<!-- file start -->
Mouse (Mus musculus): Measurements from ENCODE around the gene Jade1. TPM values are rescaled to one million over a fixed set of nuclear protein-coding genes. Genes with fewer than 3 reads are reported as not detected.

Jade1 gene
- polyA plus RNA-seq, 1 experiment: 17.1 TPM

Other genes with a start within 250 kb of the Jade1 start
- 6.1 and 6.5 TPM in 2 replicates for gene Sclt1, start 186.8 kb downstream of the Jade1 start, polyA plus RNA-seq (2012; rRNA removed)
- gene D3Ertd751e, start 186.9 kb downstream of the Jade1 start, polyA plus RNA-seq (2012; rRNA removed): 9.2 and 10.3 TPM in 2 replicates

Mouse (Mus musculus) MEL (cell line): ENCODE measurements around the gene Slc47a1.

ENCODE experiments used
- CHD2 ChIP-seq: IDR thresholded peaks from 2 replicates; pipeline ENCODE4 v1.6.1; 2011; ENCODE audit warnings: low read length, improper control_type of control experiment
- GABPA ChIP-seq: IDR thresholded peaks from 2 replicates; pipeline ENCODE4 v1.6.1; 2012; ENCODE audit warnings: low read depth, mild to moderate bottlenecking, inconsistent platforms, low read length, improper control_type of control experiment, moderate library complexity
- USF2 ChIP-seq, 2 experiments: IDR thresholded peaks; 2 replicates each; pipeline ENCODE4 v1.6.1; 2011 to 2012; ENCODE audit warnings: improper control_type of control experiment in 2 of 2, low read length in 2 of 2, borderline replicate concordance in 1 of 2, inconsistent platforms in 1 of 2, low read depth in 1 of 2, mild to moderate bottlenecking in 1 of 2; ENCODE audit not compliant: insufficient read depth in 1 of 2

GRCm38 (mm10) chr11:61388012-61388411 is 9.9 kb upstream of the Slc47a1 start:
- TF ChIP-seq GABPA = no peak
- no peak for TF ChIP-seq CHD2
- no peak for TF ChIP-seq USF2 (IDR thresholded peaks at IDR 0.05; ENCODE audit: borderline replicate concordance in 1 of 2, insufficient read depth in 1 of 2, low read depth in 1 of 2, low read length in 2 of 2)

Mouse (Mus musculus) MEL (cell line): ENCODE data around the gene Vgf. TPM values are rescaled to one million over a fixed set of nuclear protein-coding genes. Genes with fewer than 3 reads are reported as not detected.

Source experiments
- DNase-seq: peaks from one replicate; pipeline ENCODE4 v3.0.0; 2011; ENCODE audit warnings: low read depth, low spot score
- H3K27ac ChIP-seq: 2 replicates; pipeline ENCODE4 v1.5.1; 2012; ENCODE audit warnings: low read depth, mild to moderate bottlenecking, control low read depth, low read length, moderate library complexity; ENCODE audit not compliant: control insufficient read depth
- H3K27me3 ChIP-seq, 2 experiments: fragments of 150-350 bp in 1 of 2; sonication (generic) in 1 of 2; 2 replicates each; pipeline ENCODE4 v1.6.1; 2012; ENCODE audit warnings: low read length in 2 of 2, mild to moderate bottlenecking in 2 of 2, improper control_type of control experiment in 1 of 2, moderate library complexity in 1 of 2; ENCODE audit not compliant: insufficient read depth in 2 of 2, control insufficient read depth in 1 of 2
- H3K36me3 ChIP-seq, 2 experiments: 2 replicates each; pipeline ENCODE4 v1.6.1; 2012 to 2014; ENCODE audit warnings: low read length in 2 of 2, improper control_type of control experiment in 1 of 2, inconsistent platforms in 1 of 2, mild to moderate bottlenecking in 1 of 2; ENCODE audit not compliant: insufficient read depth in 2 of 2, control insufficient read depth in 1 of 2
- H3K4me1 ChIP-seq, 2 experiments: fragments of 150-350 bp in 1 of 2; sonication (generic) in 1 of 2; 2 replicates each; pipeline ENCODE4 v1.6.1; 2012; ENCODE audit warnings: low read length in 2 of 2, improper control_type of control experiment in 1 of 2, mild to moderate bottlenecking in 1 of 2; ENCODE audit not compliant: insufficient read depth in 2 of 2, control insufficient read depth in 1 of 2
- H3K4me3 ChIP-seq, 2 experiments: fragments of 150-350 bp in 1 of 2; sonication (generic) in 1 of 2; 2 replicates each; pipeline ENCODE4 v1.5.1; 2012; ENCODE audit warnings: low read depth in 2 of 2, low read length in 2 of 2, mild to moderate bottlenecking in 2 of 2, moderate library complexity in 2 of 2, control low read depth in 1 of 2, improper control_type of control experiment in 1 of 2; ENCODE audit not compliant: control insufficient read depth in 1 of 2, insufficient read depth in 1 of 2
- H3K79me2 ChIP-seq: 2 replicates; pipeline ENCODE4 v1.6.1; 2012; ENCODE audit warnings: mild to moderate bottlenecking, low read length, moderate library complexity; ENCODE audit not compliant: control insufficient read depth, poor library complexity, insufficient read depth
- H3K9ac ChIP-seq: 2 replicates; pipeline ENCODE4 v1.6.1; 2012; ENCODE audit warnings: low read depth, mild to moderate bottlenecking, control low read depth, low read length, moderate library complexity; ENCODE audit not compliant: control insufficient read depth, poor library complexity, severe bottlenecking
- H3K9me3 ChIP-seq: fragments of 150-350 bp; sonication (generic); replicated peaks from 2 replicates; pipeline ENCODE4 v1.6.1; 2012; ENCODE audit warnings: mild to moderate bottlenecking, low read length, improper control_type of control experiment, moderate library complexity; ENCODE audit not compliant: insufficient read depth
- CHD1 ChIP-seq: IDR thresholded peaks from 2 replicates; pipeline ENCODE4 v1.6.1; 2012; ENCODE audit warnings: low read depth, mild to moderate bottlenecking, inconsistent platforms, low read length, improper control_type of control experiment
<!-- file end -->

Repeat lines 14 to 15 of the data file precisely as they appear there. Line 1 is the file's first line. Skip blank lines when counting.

- no peak for TF ChIP-seq CHD2
- no peak for TF ChIP-seq USF2 (IDR thresholded peaks at IDR 0.05; ENCODE audit: borderline replicate concordance in 1 of 2, insufficient read depth in 1 of 2, low read depth in 1 of 2, low read length in 2 of 2)